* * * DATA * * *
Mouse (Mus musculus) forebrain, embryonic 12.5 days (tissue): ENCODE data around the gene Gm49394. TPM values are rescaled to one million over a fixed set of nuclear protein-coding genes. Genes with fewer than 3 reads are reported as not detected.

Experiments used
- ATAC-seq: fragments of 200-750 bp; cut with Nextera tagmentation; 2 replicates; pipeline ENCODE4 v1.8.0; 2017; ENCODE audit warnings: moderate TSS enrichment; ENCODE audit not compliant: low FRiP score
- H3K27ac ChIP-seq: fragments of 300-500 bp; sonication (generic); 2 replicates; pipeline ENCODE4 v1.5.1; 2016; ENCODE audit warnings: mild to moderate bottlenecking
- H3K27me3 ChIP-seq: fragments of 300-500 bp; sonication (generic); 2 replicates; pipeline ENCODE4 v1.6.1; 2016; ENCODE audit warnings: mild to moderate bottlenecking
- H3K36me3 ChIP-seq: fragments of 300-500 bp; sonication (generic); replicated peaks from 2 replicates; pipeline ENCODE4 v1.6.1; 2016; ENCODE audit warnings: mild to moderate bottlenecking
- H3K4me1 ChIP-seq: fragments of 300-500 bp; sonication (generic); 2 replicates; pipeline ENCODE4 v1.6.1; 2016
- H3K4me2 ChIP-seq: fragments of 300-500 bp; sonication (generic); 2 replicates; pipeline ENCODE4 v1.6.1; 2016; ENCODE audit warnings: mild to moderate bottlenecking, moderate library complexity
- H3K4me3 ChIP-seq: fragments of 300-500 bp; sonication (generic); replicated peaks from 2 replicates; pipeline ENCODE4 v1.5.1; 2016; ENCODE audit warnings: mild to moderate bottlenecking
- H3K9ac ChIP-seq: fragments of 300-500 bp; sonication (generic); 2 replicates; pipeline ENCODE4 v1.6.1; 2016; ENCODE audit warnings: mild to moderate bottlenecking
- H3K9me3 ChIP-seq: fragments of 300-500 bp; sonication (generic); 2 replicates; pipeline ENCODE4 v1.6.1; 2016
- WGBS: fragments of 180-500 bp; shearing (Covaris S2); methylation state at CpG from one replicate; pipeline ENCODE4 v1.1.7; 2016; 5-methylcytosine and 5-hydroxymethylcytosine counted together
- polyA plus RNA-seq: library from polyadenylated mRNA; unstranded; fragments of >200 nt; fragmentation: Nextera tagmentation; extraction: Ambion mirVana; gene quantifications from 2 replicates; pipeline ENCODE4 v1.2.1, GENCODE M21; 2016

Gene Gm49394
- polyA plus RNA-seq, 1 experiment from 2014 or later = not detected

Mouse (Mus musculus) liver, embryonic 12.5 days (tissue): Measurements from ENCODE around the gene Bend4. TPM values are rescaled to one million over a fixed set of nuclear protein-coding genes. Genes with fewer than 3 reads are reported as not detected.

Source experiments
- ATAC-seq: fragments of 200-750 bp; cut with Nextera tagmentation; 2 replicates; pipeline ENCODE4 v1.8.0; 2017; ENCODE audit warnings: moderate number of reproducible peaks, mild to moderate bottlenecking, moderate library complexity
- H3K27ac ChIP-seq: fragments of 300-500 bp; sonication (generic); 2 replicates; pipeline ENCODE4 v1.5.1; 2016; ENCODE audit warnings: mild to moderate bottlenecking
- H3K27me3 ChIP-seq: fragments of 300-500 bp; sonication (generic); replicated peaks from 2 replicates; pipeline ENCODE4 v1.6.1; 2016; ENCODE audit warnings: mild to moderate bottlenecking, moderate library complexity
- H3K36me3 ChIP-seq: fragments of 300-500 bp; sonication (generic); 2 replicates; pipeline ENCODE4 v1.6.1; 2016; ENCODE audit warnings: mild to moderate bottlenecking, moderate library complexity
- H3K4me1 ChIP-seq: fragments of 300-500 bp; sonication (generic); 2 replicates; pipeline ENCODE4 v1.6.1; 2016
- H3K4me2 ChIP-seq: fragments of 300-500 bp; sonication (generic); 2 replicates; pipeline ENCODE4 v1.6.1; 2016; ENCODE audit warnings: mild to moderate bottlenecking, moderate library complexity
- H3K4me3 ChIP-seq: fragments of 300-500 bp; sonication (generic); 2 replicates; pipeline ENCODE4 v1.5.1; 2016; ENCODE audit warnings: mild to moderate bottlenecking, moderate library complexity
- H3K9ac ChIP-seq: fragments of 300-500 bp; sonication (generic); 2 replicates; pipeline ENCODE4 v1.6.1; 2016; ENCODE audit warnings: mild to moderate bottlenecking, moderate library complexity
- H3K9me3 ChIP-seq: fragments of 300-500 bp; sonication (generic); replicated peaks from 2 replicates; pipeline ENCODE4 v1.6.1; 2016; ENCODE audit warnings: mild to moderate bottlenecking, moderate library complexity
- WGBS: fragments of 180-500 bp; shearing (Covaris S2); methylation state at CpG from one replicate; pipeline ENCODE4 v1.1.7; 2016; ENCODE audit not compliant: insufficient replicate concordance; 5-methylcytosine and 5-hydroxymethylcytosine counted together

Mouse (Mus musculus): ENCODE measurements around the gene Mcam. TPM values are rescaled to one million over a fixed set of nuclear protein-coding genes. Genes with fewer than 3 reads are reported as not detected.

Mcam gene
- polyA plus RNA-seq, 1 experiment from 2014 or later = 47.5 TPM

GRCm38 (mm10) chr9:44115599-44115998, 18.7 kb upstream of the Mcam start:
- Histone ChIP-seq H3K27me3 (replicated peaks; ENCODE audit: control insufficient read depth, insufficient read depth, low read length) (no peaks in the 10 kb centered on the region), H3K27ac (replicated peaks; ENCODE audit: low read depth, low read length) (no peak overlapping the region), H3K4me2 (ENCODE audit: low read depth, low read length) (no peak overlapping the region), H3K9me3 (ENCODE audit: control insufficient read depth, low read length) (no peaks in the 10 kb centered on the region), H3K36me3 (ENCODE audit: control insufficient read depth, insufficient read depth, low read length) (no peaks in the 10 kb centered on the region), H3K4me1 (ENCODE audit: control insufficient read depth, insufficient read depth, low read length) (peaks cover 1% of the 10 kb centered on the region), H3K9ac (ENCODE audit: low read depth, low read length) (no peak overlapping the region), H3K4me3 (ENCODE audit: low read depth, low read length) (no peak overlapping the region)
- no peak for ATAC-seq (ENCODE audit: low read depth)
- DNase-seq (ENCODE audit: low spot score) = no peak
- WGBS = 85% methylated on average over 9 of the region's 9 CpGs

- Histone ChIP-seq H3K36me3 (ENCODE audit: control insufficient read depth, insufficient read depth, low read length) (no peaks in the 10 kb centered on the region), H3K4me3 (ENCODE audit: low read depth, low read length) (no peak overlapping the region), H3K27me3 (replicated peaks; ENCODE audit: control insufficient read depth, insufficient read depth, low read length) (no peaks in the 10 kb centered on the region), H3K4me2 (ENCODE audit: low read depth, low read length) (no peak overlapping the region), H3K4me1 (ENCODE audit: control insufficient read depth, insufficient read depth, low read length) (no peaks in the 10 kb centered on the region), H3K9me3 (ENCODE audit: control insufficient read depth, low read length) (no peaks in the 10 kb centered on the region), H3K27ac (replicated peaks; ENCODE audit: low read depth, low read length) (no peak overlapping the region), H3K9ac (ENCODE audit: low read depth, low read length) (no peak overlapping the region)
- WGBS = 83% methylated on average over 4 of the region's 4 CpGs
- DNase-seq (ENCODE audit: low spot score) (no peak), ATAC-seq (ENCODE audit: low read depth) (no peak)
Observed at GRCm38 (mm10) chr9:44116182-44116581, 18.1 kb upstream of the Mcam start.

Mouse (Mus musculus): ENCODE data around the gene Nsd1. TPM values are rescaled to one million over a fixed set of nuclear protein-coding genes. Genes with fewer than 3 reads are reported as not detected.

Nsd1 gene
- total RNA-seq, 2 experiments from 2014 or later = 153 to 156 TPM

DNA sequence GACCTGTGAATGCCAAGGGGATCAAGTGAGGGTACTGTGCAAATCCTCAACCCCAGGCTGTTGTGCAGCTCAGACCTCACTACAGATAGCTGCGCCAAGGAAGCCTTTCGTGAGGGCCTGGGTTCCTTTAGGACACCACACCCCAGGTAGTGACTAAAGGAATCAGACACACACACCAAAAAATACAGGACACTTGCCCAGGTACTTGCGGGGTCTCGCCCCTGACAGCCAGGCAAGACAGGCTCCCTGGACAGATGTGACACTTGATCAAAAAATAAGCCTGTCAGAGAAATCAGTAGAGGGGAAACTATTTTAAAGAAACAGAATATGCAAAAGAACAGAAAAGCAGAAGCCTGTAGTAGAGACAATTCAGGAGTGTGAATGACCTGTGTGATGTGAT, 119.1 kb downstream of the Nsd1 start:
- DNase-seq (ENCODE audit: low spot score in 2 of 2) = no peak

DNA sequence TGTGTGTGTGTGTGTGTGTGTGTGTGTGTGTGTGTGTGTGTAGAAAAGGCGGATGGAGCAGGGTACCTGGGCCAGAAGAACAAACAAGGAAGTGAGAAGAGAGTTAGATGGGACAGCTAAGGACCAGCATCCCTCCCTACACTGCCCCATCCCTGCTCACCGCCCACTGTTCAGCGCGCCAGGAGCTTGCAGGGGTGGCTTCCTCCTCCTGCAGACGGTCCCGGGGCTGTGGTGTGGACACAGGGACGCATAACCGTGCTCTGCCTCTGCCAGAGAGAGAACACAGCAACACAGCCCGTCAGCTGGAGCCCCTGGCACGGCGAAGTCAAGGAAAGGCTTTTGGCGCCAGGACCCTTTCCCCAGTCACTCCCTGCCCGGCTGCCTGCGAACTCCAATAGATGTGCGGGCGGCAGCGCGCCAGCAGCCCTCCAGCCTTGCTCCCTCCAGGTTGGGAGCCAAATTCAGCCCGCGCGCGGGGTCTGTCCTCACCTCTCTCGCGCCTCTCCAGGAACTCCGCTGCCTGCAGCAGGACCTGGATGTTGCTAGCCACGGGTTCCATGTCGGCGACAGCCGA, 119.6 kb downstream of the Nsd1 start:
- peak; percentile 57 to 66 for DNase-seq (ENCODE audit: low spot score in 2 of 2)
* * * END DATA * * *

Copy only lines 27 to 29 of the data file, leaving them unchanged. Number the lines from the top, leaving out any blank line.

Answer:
- WGBS: fragments of 180-500 bp; shearing (Covaris S2); methylation state at CpG from one replicate; pipeline ENCODE4 v1.1.7; 2016; ENCODE audit not compliant: insufficient replicate concordance; 5-methylcytosine and 5-hydroxymethylcytosine counted together

Mouse (Mus musculus): ENCODE measurements around the gene Mcam. TPM values are rescaled to one million over a fixed set of nuclear protein-coding genes. Genes with fewer than 3 reads are reported as not detected.

Mcam gene